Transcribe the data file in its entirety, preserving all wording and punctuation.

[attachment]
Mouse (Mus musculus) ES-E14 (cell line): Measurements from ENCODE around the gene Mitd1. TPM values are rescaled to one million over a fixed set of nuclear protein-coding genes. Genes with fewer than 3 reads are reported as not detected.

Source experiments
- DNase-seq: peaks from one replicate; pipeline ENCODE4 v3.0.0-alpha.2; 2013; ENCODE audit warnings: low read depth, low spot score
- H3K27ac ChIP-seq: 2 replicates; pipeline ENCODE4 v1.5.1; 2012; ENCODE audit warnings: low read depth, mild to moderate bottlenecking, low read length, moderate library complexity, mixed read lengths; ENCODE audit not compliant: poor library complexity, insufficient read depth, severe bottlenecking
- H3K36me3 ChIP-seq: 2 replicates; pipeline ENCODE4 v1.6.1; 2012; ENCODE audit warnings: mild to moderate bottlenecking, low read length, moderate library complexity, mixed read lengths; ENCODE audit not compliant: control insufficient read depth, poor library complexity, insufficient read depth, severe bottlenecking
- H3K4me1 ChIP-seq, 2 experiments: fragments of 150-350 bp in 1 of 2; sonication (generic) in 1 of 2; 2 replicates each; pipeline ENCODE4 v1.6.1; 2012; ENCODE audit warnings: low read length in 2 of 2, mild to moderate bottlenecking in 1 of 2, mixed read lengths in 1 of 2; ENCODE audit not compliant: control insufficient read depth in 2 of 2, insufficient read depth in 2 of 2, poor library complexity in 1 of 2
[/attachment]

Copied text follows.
Mouse (Mus musculus) ES-E14 (cell line): Measurements from ENCODE around the gene Mitd1. TPM values are rescaled to one million over a fixed set of nuclear protein-coding genes. Genes with fewer than 3 reads are reported as not detected.

Source experiments
- DNase-seq: peaks from one replicate; pipeline ENCODE4 v3.0.0-alpha.2; 2013; ENCODE audit warnings: low read depth, low spot score
- H3K27ac ChIP-seq: 2 replicates; pipeline ENCODE4 v1.5.1; 2012; ENCODE audit warnings: low read depth, mild to moderate bottlenecking, low read length, moderate library complexity, mixed read lengths; ENCODE audit not compliant: poor library complexity, insufficient read depth, severe bottlenecking
- H3K36me3 ChIP-seq: 2 replicates; pipeline ENCODE4 v1.6.1; 2012; ENCODE audit warnings: mild to moderate bottlenecking, low read length, moderate library complexity, mixed read lengths; ENCODE audit not compliant: control insufficient read depth, poor library complexity, insufficient read depth, severe bottlenecking
- H3K4me1 ChIP-seq, 2 experiments: fragments of 150-350 bp in 1 of 2; sonication (generic) in 1 of 2; 2 replicates each; pipeline ENCODE4 v1.6.1; 2012; ENCODE audit warnings: low read length in 2 of 2, mild to moderate bottlenecking in 1 of 2, mixed read lengths in 1 of 2; ENCODE audit not compliant: control insufficient read depth in 2 of 2, insufficient read depth in 2 of 2, poor library complexity in 1 of 2